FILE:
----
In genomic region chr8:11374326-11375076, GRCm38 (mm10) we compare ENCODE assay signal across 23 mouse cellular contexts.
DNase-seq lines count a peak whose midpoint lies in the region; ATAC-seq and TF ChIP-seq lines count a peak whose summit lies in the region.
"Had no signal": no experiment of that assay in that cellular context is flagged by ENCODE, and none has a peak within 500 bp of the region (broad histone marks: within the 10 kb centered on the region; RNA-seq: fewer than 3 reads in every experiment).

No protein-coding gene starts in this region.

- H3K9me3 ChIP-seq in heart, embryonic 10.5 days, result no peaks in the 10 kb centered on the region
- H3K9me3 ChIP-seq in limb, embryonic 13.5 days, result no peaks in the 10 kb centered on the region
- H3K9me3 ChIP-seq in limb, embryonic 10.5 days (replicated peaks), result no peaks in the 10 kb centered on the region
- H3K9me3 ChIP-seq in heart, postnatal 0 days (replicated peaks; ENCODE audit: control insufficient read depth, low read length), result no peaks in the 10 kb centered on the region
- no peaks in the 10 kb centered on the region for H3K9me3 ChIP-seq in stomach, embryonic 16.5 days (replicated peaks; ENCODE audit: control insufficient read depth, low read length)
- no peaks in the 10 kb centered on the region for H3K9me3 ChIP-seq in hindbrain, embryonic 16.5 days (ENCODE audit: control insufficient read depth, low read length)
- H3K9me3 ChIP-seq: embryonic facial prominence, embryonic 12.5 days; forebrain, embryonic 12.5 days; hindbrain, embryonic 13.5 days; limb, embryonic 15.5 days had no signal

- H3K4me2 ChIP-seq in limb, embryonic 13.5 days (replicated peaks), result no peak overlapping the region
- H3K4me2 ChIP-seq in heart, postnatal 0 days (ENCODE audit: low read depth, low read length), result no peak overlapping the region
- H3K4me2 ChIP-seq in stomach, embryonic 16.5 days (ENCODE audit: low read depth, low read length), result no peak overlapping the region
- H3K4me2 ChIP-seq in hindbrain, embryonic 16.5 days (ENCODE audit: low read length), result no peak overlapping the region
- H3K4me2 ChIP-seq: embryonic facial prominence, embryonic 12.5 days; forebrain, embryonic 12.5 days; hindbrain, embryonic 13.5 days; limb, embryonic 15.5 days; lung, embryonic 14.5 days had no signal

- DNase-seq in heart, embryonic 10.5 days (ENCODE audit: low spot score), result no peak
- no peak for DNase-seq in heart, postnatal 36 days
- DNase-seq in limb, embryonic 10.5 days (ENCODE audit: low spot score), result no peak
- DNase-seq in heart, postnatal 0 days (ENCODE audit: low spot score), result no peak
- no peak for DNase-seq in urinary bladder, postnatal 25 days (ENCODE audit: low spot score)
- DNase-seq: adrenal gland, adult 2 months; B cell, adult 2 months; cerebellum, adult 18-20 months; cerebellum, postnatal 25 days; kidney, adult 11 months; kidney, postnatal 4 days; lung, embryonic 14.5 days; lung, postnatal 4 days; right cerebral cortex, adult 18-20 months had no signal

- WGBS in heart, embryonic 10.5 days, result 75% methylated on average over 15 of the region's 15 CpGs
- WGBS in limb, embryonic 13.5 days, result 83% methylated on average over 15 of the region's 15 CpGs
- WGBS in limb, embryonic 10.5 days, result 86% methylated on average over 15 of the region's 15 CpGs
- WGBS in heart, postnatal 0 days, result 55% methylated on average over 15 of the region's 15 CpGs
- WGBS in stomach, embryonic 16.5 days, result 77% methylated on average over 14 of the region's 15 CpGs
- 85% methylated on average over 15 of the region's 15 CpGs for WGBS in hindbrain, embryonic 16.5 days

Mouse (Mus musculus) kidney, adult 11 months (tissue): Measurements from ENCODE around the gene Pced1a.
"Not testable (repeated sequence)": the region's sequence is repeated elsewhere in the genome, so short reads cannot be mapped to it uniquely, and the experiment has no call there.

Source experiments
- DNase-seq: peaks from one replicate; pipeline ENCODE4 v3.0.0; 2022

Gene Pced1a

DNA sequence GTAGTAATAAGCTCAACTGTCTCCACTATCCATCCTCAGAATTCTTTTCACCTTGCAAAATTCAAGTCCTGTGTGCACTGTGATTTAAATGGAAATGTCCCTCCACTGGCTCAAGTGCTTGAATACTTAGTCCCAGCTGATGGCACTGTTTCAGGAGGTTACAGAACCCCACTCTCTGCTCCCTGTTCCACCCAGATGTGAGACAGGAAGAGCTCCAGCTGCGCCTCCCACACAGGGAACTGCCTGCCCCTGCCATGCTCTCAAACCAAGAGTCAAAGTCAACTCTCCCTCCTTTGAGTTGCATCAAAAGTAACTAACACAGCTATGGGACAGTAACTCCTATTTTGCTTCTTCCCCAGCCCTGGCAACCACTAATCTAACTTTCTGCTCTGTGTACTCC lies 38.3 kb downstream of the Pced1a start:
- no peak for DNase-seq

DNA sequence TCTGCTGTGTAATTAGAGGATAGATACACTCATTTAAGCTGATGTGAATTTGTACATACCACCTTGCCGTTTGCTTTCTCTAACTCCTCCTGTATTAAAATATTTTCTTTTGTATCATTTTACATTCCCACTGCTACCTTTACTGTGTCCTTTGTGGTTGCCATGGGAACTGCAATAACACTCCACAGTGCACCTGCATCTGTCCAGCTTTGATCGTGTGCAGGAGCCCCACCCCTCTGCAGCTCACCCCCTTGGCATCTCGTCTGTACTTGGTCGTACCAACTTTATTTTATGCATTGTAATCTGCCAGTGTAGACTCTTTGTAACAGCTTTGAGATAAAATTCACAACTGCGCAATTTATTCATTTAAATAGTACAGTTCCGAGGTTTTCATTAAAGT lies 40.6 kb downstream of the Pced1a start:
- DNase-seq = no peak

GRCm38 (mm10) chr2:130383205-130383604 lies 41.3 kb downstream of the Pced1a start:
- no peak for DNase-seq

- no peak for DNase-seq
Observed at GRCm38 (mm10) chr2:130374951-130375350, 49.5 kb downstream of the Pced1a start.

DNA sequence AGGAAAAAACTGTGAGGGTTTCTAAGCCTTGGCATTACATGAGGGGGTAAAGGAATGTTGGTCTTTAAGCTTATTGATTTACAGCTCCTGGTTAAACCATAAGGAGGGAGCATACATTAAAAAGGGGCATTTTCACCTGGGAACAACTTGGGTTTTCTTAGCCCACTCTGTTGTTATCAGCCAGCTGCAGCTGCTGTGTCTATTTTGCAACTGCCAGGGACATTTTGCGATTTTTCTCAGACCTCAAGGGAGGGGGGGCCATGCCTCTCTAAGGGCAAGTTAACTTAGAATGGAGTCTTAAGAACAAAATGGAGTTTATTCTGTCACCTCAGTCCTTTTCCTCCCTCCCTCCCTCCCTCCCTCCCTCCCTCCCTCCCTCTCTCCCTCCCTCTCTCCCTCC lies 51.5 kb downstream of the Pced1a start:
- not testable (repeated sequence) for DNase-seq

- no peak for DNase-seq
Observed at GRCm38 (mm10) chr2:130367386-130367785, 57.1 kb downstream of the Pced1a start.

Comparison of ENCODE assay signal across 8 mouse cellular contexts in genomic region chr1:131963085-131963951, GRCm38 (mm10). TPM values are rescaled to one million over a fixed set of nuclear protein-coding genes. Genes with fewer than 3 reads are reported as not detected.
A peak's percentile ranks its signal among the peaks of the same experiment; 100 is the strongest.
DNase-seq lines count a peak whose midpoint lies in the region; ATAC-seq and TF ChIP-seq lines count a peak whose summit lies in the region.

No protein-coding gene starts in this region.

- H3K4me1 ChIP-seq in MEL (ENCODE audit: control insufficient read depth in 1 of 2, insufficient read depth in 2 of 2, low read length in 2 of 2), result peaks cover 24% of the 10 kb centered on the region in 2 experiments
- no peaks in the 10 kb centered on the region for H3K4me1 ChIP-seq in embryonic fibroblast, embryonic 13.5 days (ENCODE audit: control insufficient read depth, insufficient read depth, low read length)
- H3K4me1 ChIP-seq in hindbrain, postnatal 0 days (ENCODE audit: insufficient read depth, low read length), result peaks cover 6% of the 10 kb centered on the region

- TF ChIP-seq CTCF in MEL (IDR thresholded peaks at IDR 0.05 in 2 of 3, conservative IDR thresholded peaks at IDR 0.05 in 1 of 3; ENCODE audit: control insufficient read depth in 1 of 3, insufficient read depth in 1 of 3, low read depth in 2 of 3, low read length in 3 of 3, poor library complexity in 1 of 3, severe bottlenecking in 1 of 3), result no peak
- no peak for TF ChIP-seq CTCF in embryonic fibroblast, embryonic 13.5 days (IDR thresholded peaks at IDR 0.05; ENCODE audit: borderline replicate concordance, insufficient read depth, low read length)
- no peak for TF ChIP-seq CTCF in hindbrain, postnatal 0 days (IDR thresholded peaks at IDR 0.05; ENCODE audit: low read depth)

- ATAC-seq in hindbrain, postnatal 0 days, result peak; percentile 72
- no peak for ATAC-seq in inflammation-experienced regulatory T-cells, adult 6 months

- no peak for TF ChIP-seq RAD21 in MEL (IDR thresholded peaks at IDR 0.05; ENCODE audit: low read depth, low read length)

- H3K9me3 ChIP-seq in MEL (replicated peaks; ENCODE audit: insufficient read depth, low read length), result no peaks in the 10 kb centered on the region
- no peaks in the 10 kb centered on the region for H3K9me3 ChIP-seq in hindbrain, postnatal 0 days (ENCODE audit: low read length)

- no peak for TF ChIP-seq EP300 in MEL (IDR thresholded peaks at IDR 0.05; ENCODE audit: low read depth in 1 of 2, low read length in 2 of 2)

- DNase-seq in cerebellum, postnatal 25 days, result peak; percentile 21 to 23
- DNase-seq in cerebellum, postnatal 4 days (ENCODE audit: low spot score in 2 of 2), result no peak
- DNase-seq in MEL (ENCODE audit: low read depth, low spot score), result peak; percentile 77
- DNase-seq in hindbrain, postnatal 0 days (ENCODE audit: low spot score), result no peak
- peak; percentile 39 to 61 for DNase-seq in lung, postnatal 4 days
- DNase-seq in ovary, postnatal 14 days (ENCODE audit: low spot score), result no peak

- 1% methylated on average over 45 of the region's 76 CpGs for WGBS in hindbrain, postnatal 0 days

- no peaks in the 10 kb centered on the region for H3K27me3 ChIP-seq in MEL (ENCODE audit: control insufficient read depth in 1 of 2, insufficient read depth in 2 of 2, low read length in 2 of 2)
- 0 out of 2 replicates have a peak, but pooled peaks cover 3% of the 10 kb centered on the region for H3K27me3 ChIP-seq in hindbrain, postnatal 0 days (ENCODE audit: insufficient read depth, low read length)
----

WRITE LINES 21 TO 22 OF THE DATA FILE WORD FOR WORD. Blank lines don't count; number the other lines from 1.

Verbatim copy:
- no peak for DNase-seq in urinary bladder, postnatal 25 days (ENCODE audit: low spot score)
- DNase-seq: adrenal gland, adult 2 months; B cell, adult 2 months; cerebellum, adult 18-20 months; cerebellum, postnatal 25 days; kidney, adult 11 months; kidney, postnatal 4 days; lung, embryonic 14.5 days; lung, postnatal 4 days; right cerebral cortex, adult 18-20 months had no signal